Question: My six month old baby has the stomach flu. Her doctor says she needs to stop breastfeeding and drink Gatorade or Pedialyte until the nausea and diarrhea stop. The problem is that she wants to nurse even more now than she did before she got sick. She doesn’t understand why she can’t nurse to sleep like she usually does. She doesn’t like the bottle and spits the nipple out. She’s so miserable. I want to nurse her, but I’m afraid it will make her even sicker. Do sick breastfeeding babies need Pedialyte when they have the flu?
Answer: Babies often get the stomach flu (viral gastroenteritis), especially in the winter months. It’s very common, and extremely contagious. It’s caused by a virus, so it can’t be treated with antibiotics that will get rid of the infection faster. It just has to run its course, but usually the worst is over in 24-48 hours.
In babies and young children, the biggest concern is dehydration. The main symptoms of the stomach flu are vomiting and diarrhea, and both can cause the baby to lose fluids faster than her body can replenish them. The fluids lost through vomiting and diarrhea need to be replaced, and that’s why sick babies need lots of fluids.
Plain water doesn’t give the baby the nutrients or electrolytes she needs, and may not be absorbed well when your baby has diarrhea. Sports drinks like Gatorade aren’t designed for babies. They contain too much sugar, and can actually make the diarrhea worse instead of better.
The advice to give Pedialyte to babies who are having diarrhea or vomiting is based on recommendations for babies who are formula fed. Babies who are formula fed should not be fed milk products because dairy or soy are known intestinal irritants, and are more difficult to digest than human milk because of the larger proteins they contain.
Formula fed babies who are vomiting and have diarrhea are constantly losing large amounts of fluids and electrolytes. Doctors recommend that formula fed babies eliminate all milk products in their diet for 24 hours and give Pedialyte instead as a replacement for the lost nutrients. They often recommend that these babies be given a soy based formula for 24 hours before they start back on dairy based formula.
These guidelines don’t apply to breastfed babies. Breastmilk is closer to a clear fluid than either dairy or soy based formula. It not only provides your baby with the immune factors unique to human milk, but it also is digested so quickly that even if your baby spits it right back up or poops it out, some of it is digested first.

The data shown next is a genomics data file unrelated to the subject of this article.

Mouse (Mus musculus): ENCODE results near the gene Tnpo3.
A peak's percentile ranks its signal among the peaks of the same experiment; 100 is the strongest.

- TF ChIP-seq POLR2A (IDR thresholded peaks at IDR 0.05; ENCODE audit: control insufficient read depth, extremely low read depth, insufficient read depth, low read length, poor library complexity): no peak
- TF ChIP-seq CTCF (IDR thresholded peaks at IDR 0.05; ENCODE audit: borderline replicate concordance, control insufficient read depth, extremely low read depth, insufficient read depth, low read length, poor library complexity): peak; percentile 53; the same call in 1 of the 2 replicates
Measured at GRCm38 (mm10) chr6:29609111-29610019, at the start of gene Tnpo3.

Pedialyte contains the eloctrolytes that need to be replaced, but they are still not as good for your baby as your breast milk. If a nursing baby gets an intestinal virus, she should continue nursing. She may need to nurse more often and for shorter periods of time, but she should not wean, even temporarily. One of many benefits of breastfeeding is that there is no better way to make a sick baby or toddler feel better than by comforting them at your breast.
Keep in mind that:
- Breast milk is much closer to a clear fluid than formula
- Breast milk contains electrolytes and important nutrients
- Breast milk does not have large proteins that are hard to digest.
- Breast milk has antibodies to fight off whatever virus is making the baby sick in the first place.
Bottom line is that if your baby is able to take any fluids by mouth, she should be receiving breast milk. If she is too sick to take fluids by mouth, and can’t keep down some of her mother’s milk, then she needs to be seen by a doctor because she may need IV antibiotics.
Nurse her as often as possible – the more often the better. Tuck her in bed with you so she can feel you close by, and nurse her during the night. Small frequent feedings will help keep her hydrated better than any bottled drinks can, while giving her the comfort of breastfeeding that she needs when she’s feeling so bad. Many babies will nurse readily, while they reject a bottle. Breast milk popsicles are a great way to get fluids in her diet, and many older babies love the way they taste!
Watch her closely for signs of dehydration, which include:
- little or no urine that is dark instead of clear or pale yellow
- running a fever
- extreme sleepiness (lethargy) or extreme crankiness
- the soft spot (fontanel) on the top of the head is sunken in
- the ‘pinch’ test: if you pull a tiny bit of skin up and it doesn’t go back into place when you let go, that may indicate dehydration.
Call your doctor if your ‘mommy alarm’ is going off and you feel that something just isn’t right. Nobody knows your baby better than you, and it’s always better to be on the safe side when it comes to your baby’s health.
In the meantime, nurse, nurse, nurse! Your baby will feel better, recover from the virus sooner, and have the comfort of nursing at a time when he’s feeling so miserable.
Anne Smith, IBCLC